November 20, 2019
Last month, food distributors, manufacturers, carriers, and other members of the food and beverage transportation and operations industry gathered in Orlando, Florida, for the annual International Foodservice Distributors Association (IFDA) conference.
One popular IFDA session, led by U.S. Food and Drug Administration officer Timothy M. Albright, focused on helping the food industry gain greater clarity around the Food Safety Modernization Act (FSMA) -- strategically ahead of a planned uptick in preventive control inspections of food facilities in the months to come.
FSMA is a set of seven foundational rules that aims to create a risk-based framework for food safety. During the session, Albright primarily offered advice about two FSMA rules—the Final Rule for Preventive Controls for Human Food and the Sanitary Transportation of Human and Animal Food.
Read on to learn more about what the FDA considers the three most essential areas for food facilities to focus on when preparing for FDA inspections.
The food safety plan is the keystone to FSMA compliance and helps food facilities establish processes to combat risks involved in the handling and selling of food. A robust food safety plan can help you identify potential hazards to public health, increase the success rate of your inspections, and decrease the risk of a recall.
The Final Rule for Preventive Controls for Human Food states that a food facility is required to create and implement a written food safety plan if:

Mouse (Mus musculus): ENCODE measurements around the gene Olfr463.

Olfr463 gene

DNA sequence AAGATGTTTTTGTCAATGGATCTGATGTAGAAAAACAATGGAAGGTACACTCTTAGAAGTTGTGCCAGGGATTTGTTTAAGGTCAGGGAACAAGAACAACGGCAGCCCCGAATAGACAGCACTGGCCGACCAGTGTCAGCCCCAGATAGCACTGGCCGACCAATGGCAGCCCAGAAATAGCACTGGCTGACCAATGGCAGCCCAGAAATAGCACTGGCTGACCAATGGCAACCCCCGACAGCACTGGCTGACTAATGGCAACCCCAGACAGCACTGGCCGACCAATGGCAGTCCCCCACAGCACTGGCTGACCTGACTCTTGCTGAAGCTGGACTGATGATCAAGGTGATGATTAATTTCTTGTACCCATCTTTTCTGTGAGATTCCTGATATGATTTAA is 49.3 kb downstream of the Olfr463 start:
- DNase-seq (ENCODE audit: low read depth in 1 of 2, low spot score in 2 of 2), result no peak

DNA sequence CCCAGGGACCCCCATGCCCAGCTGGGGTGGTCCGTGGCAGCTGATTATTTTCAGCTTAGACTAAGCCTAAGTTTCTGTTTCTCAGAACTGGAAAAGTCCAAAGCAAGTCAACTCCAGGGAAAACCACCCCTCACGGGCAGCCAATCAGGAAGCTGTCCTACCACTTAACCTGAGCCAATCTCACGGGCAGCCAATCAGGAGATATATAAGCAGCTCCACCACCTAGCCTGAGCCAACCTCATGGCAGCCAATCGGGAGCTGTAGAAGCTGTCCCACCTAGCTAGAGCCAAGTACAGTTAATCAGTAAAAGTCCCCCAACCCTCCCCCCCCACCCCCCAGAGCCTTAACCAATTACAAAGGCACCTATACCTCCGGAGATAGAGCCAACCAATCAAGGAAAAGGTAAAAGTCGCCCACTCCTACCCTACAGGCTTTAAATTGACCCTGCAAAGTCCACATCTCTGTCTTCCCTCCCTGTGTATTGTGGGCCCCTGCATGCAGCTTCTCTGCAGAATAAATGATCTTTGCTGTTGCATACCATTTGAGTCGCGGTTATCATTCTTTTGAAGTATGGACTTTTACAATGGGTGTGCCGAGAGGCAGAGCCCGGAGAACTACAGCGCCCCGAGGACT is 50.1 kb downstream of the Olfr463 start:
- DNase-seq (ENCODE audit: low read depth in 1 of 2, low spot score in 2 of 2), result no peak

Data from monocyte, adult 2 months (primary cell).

You are required to register with FDA under section 415 of the Federal Food, Drug, and Cosmetic Act, and
You are involved in the manufacturing, processing, packing, or holding of human food for consumption in the United States
"If you do need a food safety plan, it's of the utmost importance that you actually have done a hazard analysis, and your food safety plan is going to address those hazards," said Albright.
Your food safety plan must identify any potential hazards to public health that require preventive controls and must outline processes for implementing those preventive controls.
Conduct a hazard analysis: Identify any known or potential hazards that might be present in the food supply chain and determine if they require a preventive control inspection. Examples of hazards include biological hazards like the presence of bacteria, chemical hazards like pesticide or drug residue, and physical hazards such as glass or metal fragments in the food.
Develop preventive controls: If you are able to identify hazards that require preventive controls, you must develop and implement a written plan that outlines processes to minimize or prevent these hazards. Types of preventive controls include:
Process controls are procedures to control hazards during operations, like cooking or refrigeration.
Food allergen controls are procedures that help identify food allergens within your facility and prevent cross-contamination, such as correctly labeling any potential food allergens.
Sanitation controls are procedures to help ensure your facility is operating in a safe and sanitary manner. Examples of these include environmental monitoring and hygiene training, which will help control environmental pathogens.
Create a risk-based supply chain program: If you're a manufacturer, you are also required to identify potential hazards related to ingredients or materials you receive from your suppliers. If you do identify hazards, you will need to create and implement a supply chain program. It is also your responsibility to conduct a hazard analysis of the supplier’s food and processes before continuing to work with them.